South Africa’s Documentary Filmmakers Association (DFA) delegation to Hot Docs 2012 has just returned from Toronto, Canada , with reports that the successes of the trade mission are already tangible.
A number of deals are in their finalisation stages, the details of which can be made public shortly. Ryley Grunenwald and Pascal Schmitz’s pitch for Sand of the Skei Queen at the Hot Docs Forum was an absolute success. The clarity and professionalism of their pitch was commented on by some of the most hard-nosed foreign broadcasters around the table. As a result the team has started negotiations for three pre-sales and several acquisitions down the line.
Marc Schwinges took the charming travel series, Rough or Smooth, to market and he left Toronto with actual deal memos. In addition, some producers are exploring co-production arrangements with Canadian co-producers, which will unlock the benefits of the South African–Canadian co-production treaty.
The 16-strong DFA delegation was the biggest at Hot Docs, and stood out at the festival. However, according to a statement, more than the benefits enjoyed by specific projects, the overall gain has been for the South African documentary industry as a whole.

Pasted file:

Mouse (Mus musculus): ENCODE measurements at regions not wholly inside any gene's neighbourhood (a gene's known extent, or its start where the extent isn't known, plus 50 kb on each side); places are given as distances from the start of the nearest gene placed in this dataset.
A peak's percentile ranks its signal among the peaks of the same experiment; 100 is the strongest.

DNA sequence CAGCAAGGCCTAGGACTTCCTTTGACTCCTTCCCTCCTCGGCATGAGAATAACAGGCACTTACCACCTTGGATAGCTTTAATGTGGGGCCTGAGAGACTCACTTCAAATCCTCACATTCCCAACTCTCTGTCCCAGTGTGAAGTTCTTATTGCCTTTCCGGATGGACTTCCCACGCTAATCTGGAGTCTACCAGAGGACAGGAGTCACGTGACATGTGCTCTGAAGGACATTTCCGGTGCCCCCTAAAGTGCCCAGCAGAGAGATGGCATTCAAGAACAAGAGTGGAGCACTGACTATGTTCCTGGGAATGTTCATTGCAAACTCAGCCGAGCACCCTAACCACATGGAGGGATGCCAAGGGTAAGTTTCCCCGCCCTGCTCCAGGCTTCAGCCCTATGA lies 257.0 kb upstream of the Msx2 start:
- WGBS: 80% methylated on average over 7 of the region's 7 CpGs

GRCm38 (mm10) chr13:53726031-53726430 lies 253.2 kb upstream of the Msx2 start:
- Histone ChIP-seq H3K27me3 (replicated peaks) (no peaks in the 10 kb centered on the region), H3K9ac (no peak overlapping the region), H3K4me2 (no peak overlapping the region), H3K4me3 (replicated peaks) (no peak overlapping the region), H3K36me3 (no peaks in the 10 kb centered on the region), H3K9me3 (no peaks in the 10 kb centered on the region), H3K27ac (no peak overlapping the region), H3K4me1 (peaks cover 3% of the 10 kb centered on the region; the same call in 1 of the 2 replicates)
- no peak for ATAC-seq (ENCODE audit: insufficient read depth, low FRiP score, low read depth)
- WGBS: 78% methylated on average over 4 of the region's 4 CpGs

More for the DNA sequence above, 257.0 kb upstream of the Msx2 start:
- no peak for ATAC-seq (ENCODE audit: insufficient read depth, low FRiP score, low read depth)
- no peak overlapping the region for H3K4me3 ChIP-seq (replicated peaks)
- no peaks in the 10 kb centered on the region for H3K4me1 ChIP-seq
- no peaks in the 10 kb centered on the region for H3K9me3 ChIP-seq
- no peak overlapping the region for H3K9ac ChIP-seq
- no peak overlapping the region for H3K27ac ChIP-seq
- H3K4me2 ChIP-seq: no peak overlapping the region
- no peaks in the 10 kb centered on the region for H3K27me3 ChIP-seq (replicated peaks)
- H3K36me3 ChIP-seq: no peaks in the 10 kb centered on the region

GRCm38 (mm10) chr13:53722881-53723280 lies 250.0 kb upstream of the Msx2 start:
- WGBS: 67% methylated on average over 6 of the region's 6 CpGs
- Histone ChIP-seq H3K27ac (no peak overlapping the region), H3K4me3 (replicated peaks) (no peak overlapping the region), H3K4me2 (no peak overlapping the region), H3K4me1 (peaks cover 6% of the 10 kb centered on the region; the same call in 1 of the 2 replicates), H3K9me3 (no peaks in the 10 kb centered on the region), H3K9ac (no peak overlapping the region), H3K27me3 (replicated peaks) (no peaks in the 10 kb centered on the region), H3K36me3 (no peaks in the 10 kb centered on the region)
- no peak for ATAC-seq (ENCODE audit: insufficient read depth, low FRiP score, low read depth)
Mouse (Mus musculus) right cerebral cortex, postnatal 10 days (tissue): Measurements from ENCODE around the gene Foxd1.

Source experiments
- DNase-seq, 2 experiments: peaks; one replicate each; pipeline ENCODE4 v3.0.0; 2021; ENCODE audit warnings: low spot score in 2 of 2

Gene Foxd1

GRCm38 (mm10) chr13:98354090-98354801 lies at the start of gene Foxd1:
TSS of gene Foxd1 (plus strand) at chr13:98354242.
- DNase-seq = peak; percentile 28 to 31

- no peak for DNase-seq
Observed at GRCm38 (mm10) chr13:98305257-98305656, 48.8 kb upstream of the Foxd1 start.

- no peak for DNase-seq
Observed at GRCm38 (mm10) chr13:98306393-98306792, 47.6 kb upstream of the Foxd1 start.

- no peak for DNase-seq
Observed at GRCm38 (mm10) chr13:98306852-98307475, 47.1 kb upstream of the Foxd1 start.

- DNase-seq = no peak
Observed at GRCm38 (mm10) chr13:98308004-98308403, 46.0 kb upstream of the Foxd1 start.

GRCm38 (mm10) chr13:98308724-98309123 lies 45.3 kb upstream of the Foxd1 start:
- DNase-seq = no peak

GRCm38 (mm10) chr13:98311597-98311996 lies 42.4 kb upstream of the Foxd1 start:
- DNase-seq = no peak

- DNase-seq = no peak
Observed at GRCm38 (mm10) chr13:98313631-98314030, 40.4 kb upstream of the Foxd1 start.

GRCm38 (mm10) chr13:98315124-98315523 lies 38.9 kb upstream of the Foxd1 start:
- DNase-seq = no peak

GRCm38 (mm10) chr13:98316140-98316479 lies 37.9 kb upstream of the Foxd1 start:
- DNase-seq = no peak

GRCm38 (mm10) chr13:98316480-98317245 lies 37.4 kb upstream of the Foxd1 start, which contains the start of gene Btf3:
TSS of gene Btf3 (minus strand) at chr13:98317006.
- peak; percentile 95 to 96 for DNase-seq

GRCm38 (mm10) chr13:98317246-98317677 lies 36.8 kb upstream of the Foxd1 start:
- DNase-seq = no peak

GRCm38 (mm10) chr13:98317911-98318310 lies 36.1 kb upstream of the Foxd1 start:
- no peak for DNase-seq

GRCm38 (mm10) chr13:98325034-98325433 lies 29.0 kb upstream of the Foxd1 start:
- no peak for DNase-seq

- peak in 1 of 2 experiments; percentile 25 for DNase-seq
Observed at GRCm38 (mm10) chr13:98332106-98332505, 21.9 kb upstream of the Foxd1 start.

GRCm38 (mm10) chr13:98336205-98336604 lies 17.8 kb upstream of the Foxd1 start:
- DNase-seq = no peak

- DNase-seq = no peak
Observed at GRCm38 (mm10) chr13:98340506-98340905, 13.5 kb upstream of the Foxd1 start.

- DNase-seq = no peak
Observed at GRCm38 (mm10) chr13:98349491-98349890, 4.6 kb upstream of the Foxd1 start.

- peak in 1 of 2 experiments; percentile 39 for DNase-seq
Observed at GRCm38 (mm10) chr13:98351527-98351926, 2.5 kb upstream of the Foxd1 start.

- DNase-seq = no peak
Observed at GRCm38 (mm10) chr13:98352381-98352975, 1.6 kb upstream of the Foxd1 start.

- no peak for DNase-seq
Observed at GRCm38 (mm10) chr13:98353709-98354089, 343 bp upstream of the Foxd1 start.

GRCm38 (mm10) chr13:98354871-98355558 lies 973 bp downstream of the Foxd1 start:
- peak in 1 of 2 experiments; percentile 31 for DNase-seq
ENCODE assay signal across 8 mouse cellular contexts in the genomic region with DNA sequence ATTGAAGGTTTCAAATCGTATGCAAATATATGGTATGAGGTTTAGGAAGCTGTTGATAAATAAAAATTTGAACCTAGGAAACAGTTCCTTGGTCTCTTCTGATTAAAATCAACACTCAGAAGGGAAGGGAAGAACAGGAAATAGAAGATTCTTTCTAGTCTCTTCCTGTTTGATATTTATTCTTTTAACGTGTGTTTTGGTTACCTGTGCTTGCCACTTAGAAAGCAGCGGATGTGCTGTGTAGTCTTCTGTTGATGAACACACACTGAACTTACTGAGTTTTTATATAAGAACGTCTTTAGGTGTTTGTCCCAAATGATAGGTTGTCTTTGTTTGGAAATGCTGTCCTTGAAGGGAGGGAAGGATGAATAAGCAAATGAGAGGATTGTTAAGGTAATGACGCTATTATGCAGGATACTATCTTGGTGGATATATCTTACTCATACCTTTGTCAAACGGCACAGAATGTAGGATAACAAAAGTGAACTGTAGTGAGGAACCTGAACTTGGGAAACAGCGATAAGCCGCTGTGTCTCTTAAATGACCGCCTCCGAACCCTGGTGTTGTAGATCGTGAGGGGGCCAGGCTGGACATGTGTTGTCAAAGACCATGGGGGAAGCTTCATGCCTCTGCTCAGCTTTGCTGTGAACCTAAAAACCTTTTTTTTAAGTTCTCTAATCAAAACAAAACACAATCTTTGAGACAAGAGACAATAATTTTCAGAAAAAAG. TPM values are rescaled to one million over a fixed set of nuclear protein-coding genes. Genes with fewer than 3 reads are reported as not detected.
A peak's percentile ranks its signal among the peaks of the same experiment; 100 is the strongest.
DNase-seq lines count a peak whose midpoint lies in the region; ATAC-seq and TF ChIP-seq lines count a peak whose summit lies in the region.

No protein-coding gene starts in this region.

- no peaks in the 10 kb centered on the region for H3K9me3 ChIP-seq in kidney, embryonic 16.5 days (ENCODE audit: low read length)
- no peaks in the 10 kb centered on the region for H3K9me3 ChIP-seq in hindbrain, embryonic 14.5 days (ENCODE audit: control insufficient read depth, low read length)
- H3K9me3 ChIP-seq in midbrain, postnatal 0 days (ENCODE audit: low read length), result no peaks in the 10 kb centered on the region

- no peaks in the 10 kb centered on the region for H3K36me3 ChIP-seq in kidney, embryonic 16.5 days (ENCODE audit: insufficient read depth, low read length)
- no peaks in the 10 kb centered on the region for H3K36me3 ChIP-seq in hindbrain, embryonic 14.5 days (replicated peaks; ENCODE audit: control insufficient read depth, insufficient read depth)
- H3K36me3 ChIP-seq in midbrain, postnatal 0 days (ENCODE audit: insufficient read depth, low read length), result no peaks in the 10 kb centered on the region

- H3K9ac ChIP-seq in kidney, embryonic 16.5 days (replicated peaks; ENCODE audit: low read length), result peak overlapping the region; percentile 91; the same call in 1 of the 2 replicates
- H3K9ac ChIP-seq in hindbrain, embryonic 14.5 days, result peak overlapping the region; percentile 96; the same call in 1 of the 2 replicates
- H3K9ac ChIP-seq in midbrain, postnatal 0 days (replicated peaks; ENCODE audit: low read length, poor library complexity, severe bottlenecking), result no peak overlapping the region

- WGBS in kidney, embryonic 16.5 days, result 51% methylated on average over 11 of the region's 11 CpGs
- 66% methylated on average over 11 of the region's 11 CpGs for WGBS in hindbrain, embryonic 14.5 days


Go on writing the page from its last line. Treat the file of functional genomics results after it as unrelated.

The first benefit is learning the trends in topics and approaches favoured by specific broadcasters, which is crucial intelligence to gather in the development stage of any project. Second is the knowledge that increasingly very few traditional free-standing documentaries are being financed. Now progressively more documentaries are an entire transmedia project, such that an enhanced online presence is used as an advocacy tool. Together with mobile apps these drive viewers to other relevant content, and become extensions to the message of the documentary itself. Transmedia means that web and other interactive components are no longer seen as add-ons or nice-to-haves, but part of the planning of the documentary project and implementation itself.
The overall success can be ascribed to the dedication of the delegation and the support of the Department of Trade and Industry (DTI) and the National Film and Video Foundation (NFVF).